Try to get too cute and the lions will eat you.  I could put up with Nick Nolte's howling in Hulk, and Ang Lee's pretension to create an art house film out of a comic-book movie, but that doesn't mean I had to like it.  Which I didn't.  I also don't want to see a soldier, a regular guy, going toe-to-toe and hand-to-hand with the Hulk.  The laws of the Marvel Universe must apply.  If the Hulk could crush Spider-Man, or Iron-Man for that matter, then please don't have him fight some guy Spidey could backhand in two seconds flat.  And why was Bruce Banner wearing a bicycle helmet around the office?  Not dorky enough just to be a scientist?  Which gets to the architecture problems with Hulk:
First, the name.  Just Hulk.  Remember:  too cute equals lions.  Ang Lee cited influences from King Kong, Frankenstein, Jekyll and Hyde, Beauty and the Beast, Faust, and Greek mythology for his interpretation of the story, but guess what: there's a whole comic book about the guy!  Why not base it on that?  When an interviewer asked him if he had read the comic books as a kid, Lee said, "No. I did see a little bit of the TV series in the late 70s (cheesy fun but a weak facsimile of the books), but I didn't pay any particular attention to it. But then when I came to the States, I found that there was such a character in the comic books (Really?!  The Hulk was a character in the comic books!). Then when I saw the big green guy it clicked right away. I saw it as a psychodrama." 

Lee's partner discovered a book in which David Banner, Bruce's father, returned and after that the movie became a father-son story about experimenting with Bruce's DNA and yada yada yada, we're three steps away from the source material and the Hulk is getting attacked by overgrown poodles.  Fans take this stuff seriously, maybe as seriously as Twilight fans take their stuff or as the leave-Britney-alone guy takes Britney Spears.  We want one thing:  Do Not Screw Up Our Movies!

Two years ago when George Lucas was making the rounds promoting Indiana Jones and the Temple of the Lost UFO's, or whatever he called that movie, he sounded bitter.  "I've learned (I'm paraphrasing) that no matter what you do, people aren't going to like it."  Apparently he was jaded from his experiences with the second round of Star Wars movies and their rejection by the adult fan base. Remember: cute equals lions.  Someone get the lions and feed them Jar-Jar Binks already (tastes like jerked chicken!).  These were not good movies.  People didn't take down their expectations from a jar on the top shelf and say, Ahhh, this is what the movie is going to be, and when it wasn't they were disappointed.  He had a chance to create The Godfather Part II of movie serials but he didn't have it in him.  That's where the disappointment lies.  Lucas reminds me a little of Jay Leno: a guy that became wildly successful with nowhere to grow.  His empire expanded while the thing that got him there shriveled and shrank, and he's left with nothing but memories of his sled Rosebud (or was it Sleddie?)* and his billions of dollars.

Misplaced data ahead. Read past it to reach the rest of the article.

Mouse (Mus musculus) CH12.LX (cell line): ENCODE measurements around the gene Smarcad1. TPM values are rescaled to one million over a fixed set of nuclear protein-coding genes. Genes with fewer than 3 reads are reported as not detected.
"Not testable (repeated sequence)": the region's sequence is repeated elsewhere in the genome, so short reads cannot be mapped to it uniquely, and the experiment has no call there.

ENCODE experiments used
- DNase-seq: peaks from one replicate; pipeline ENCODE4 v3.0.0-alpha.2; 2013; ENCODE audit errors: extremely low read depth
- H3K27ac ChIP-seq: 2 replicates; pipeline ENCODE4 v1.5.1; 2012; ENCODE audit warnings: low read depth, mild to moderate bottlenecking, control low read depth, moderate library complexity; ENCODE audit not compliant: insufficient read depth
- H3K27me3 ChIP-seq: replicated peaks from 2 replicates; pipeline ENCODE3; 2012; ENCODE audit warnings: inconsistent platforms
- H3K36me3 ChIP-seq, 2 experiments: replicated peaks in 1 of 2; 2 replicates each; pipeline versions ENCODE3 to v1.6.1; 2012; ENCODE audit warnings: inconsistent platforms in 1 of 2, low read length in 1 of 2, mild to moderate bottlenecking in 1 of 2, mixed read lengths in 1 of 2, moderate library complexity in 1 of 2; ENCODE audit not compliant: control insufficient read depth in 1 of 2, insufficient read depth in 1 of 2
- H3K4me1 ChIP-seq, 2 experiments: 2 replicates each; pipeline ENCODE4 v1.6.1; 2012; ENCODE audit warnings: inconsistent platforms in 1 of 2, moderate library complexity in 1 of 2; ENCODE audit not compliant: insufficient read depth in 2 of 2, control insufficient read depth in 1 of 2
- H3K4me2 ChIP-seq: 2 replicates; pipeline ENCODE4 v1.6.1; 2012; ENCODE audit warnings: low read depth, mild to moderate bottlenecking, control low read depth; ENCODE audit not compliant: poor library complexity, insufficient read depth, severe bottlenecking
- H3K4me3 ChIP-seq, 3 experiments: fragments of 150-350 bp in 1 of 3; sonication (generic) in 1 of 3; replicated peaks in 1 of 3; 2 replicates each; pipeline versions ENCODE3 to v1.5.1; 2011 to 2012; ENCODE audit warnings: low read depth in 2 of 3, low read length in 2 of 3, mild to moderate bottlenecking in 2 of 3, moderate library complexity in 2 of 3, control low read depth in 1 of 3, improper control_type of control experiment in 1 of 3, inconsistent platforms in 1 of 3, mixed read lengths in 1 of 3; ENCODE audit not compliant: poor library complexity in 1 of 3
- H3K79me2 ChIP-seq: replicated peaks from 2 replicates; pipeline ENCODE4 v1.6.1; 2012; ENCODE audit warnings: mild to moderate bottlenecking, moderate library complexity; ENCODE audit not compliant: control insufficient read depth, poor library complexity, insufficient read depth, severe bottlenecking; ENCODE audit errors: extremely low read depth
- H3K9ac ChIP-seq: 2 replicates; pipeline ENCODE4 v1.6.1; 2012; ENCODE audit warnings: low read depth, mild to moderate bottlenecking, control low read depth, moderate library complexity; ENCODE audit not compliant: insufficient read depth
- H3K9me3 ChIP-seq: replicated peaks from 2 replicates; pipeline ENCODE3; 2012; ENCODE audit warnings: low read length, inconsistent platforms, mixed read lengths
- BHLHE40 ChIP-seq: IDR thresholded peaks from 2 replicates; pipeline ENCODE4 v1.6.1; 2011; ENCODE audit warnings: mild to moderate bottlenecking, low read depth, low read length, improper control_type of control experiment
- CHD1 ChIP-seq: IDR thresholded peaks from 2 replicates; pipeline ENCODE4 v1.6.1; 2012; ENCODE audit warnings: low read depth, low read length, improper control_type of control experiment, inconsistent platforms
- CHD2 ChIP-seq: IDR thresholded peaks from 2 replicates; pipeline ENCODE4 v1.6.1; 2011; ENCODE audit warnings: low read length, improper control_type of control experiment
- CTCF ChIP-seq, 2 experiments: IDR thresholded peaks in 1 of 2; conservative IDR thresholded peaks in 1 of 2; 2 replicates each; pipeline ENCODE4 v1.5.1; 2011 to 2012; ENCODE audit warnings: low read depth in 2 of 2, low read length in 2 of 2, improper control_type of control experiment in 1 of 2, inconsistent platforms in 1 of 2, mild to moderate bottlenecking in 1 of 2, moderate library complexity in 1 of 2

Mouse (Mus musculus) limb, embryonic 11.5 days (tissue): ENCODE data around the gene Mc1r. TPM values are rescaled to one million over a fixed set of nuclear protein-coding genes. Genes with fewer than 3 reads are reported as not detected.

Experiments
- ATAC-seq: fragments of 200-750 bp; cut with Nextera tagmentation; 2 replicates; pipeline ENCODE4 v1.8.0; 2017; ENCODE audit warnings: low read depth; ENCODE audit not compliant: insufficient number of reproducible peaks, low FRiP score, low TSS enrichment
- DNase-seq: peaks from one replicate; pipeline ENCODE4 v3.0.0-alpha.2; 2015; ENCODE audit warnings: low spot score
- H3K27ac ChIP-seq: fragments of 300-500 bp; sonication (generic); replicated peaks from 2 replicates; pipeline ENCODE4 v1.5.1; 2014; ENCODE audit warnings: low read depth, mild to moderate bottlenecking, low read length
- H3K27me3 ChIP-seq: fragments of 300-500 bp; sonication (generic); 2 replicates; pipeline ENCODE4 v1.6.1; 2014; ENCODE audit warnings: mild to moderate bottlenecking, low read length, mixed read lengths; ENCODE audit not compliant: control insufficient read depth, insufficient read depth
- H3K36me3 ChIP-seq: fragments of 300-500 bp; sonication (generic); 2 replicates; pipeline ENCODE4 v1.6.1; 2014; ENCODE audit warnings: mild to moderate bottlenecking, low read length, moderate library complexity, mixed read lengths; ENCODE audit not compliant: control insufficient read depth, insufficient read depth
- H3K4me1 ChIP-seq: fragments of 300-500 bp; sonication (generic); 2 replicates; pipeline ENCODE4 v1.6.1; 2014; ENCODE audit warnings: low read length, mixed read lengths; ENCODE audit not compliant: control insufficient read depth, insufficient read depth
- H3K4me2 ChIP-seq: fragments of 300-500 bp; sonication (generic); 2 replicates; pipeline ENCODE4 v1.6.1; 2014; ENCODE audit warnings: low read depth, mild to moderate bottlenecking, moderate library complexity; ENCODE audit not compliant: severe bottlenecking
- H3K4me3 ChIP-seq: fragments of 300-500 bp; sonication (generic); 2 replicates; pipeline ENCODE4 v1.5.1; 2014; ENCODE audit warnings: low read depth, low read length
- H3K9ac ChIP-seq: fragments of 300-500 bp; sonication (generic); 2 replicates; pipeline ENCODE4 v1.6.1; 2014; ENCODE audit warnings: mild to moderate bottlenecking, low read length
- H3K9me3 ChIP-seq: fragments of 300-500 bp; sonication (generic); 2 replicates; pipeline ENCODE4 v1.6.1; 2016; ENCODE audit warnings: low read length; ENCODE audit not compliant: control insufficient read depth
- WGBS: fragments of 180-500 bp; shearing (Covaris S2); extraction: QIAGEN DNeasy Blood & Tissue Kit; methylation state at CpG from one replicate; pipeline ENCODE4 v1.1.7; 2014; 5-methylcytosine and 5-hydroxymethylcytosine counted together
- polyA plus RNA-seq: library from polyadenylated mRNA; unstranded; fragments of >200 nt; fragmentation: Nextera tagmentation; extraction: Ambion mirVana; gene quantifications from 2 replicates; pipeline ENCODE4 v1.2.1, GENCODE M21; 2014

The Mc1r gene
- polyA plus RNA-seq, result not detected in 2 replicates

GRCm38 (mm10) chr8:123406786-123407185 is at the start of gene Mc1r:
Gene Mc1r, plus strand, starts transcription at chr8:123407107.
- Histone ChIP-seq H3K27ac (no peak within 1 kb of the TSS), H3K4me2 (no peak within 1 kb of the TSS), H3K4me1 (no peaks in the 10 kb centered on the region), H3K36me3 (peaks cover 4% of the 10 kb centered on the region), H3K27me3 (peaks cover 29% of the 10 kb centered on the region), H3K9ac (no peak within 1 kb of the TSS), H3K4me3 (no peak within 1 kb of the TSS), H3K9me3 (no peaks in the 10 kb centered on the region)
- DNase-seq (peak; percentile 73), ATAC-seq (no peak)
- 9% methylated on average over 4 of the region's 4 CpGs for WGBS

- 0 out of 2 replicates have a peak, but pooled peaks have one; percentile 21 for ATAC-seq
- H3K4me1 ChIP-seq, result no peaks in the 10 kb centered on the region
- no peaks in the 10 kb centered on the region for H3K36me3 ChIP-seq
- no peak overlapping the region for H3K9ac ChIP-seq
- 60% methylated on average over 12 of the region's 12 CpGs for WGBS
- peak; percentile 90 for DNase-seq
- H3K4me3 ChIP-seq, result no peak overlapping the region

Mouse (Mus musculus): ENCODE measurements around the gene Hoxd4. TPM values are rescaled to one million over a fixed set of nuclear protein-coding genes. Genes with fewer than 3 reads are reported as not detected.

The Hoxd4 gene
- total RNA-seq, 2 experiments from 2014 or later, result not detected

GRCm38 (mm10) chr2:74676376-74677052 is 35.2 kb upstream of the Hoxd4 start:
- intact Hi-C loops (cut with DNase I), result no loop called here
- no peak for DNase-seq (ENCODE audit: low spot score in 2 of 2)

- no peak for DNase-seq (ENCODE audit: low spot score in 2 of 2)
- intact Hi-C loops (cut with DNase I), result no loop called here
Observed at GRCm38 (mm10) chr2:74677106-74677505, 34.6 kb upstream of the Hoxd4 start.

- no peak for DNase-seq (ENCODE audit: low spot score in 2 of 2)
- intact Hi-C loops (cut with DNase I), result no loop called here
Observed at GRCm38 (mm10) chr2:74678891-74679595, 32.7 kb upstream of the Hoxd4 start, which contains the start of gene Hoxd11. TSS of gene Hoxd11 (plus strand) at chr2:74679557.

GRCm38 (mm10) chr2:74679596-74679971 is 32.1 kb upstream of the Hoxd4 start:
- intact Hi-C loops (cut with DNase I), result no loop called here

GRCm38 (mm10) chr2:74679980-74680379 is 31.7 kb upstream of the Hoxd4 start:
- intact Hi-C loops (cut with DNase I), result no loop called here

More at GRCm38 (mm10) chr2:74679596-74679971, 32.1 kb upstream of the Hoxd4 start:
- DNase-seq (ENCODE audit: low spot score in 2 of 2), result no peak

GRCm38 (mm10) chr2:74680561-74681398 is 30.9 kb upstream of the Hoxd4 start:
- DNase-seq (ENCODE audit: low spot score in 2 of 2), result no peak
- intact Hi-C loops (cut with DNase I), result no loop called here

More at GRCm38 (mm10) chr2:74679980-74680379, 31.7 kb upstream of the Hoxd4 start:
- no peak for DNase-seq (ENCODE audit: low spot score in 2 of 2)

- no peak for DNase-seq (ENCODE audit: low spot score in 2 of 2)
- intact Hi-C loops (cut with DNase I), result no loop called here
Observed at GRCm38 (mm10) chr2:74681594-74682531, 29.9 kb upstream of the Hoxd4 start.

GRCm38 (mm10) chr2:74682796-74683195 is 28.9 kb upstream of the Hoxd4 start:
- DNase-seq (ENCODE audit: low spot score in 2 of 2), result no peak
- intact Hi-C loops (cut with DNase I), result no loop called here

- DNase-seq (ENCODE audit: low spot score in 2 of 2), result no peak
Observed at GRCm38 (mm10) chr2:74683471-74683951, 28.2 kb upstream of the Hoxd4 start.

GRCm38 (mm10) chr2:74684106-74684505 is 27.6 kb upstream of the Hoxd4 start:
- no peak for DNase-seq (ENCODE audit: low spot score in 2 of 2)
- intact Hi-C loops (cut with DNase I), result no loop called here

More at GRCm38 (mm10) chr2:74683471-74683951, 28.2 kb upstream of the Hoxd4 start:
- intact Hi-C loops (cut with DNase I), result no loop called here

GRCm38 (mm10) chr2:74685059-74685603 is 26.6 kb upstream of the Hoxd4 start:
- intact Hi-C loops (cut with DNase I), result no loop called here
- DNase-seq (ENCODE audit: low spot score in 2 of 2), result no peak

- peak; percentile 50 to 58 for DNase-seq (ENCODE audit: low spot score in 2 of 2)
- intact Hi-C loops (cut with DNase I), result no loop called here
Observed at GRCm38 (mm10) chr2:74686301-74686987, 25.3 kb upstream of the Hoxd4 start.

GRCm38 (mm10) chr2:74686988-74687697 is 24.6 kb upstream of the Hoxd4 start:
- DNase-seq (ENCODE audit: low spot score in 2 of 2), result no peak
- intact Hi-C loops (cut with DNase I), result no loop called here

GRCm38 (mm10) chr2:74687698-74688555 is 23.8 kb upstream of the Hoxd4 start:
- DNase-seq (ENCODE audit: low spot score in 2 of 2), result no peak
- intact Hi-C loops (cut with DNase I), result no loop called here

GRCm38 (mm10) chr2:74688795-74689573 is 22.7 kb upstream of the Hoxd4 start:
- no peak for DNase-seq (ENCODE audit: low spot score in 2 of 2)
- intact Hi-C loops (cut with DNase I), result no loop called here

A lot of bad superhero movies have been made.  Superman IV: The Quest For Peace consistently comes out on top in the internet searches, but there is also Catwoman, Batman and Robin, Steel, Barb Wire, Supergirl, Judge Dredd, Captain America and who could forget (the original bomb!) Howard the Duck.  But of all these movies Spider-Man 3 has to be the worst.  And do you know why?  Because I cared.  All that being said, Iron Man 2 arrives soon.  On Friday I'm gonna open my mind, leave my expectations at the door, walk into the theater, sit in the dark and wait to be dazzled.  No pressure guys!

*Please note that the "Sleddie" joke was stolen from last week's episode of 30 Rock.  Please don't tell Joni Mitchell.

02 May 2010

Joni Bitchell?

Joni Mitchell has always bugged me as some sort of self-important artist.  I remember seeing her in Rochester, maybe with Bob Dylan, and she was getting pissed off that the crowd (the nerve!) was still finding their seats when she was performing.  Last week she came out and called Bob Dylan a phony in an interview with the L.A. Times:

LA Times: As well, you've had experience becoming a character outside yourself [Mitchell caused controversy when she appeared as an African American male on the cover of her 1977 album, "Don Juan's Reckless Daughter"].The folk scene you came out of had fun creating personas. You were born Roberta Joan Anderson, and someone named Bobby Zimmerman became Bob Dylan.

Joni Mitchell: Bob is not authentic at all. He's a plagiarist, and his name and voice are fake. Everything about Bob is a deception. We are like night and day, he and I.